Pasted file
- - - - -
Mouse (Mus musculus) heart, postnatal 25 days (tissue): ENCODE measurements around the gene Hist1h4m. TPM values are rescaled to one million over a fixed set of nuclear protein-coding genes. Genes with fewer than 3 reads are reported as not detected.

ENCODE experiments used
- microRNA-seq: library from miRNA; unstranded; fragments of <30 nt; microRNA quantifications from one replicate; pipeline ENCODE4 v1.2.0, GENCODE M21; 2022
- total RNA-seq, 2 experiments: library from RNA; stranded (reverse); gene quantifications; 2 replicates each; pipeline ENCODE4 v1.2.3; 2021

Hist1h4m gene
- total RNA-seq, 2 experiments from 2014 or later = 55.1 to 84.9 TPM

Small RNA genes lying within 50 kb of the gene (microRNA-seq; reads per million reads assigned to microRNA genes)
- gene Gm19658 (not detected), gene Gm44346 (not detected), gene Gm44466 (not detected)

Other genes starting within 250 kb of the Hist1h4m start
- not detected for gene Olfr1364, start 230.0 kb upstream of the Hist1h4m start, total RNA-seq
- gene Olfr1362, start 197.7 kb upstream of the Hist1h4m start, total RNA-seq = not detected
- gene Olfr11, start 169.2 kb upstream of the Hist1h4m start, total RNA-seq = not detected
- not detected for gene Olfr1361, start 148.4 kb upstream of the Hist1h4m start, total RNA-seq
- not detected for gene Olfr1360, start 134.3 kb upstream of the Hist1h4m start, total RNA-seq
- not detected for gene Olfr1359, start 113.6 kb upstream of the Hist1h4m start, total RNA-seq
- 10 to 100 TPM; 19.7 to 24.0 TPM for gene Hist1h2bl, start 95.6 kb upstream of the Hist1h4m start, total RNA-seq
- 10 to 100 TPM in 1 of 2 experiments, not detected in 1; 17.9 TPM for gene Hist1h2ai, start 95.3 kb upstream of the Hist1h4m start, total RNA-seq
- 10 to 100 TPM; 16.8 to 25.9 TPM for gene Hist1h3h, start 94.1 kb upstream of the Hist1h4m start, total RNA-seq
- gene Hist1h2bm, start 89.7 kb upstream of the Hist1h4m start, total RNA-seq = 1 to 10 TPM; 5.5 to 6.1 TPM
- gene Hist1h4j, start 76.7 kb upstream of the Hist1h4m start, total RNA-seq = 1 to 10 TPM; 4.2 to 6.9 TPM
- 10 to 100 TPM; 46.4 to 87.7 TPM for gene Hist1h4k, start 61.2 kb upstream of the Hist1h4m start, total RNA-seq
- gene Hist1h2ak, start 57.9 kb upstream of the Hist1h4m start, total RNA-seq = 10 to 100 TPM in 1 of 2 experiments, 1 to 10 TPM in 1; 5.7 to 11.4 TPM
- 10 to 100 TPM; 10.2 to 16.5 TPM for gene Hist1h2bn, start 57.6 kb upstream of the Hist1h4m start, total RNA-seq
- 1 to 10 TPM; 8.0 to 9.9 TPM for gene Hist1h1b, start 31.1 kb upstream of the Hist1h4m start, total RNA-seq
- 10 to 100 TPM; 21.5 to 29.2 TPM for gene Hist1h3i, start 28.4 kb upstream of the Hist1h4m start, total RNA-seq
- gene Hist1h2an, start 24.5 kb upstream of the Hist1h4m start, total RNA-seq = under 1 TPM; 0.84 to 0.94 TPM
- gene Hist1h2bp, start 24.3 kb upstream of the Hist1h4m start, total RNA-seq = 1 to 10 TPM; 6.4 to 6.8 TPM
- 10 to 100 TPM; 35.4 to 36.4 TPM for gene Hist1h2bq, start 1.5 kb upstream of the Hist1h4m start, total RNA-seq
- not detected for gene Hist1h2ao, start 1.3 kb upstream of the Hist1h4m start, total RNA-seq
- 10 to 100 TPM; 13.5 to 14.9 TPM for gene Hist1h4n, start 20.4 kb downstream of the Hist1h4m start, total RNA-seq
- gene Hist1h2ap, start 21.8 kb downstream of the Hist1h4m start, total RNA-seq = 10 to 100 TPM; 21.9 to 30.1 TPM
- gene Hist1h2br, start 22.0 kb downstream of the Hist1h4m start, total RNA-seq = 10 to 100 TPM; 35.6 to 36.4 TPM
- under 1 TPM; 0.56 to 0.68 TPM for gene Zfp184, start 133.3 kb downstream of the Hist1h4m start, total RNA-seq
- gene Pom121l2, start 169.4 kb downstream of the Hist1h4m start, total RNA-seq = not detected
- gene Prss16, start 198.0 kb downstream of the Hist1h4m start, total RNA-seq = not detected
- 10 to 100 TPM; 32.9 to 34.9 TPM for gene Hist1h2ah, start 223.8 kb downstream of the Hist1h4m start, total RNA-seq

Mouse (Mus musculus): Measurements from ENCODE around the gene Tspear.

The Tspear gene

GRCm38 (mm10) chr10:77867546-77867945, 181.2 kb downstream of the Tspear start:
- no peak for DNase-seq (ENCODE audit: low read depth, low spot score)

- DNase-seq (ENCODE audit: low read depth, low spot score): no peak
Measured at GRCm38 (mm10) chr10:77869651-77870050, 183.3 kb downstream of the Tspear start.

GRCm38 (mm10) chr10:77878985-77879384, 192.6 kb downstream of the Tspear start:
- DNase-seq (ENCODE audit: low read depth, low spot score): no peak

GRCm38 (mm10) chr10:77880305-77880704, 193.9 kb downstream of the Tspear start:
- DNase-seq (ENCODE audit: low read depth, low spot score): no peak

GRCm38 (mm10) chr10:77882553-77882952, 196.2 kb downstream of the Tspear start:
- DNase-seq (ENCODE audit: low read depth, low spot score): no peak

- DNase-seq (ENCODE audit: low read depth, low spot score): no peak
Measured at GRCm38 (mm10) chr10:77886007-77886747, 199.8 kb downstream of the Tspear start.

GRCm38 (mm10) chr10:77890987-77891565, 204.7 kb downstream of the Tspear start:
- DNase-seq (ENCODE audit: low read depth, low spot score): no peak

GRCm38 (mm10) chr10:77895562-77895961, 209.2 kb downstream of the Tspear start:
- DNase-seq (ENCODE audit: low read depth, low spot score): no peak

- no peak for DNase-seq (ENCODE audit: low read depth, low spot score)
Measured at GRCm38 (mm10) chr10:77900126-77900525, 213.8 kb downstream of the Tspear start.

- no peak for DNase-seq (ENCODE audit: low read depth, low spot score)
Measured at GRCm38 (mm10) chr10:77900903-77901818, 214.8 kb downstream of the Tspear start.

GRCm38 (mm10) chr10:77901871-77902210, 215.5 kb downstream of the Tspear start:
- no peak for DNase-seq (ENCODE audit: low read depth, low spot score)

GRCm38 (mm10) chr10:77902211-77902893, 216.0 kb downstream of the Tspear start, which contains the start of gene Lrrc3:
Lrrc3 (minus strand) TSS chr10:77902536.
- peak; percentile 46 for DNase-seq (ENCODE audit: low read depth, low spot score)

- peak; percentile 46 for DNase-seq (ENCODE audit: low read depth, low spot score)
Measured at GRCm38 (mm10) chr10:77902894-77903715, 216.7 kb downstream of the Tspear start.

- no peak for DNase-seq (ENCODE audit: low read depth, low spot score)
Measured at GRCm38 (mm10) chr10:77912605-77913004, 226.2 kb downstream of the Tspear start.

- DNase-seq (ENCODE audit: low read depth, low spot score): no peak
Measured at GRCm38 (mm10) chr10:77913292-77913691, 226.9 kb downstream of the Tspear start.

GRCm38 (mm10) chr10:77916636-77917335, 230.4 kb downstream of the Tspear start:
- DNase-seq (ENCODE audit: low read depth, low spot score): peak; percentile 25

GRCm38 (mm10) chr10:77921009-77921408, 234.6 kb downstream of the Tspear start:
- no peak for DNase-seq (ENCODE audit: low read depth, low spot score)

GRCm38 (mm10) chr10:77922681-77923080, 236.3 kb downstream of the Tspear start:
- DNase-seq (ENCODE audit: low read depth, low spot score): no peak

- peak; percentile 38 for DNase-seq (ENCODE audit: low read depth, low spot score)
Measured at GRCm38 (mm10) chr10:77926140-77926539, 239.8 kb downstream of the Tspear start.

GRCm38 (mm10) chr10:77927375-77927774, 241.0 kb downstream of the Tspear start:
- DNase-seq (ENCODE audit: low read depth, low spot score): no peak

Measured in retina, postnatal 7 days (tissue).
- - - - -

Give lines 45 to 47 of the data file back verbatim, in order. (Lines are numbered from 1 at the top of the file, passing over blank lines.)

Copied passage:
GRCm38 (mm10) chr10:77880305-77880704, 193.9 kb downstream of the Tspear start:
- DNase-seq (ENCODE audit: low read depth, low spot score): no peak

GRCm38 (mm10) chr10:77882553-77882952, 196.2 kb downstream of the Tspear start: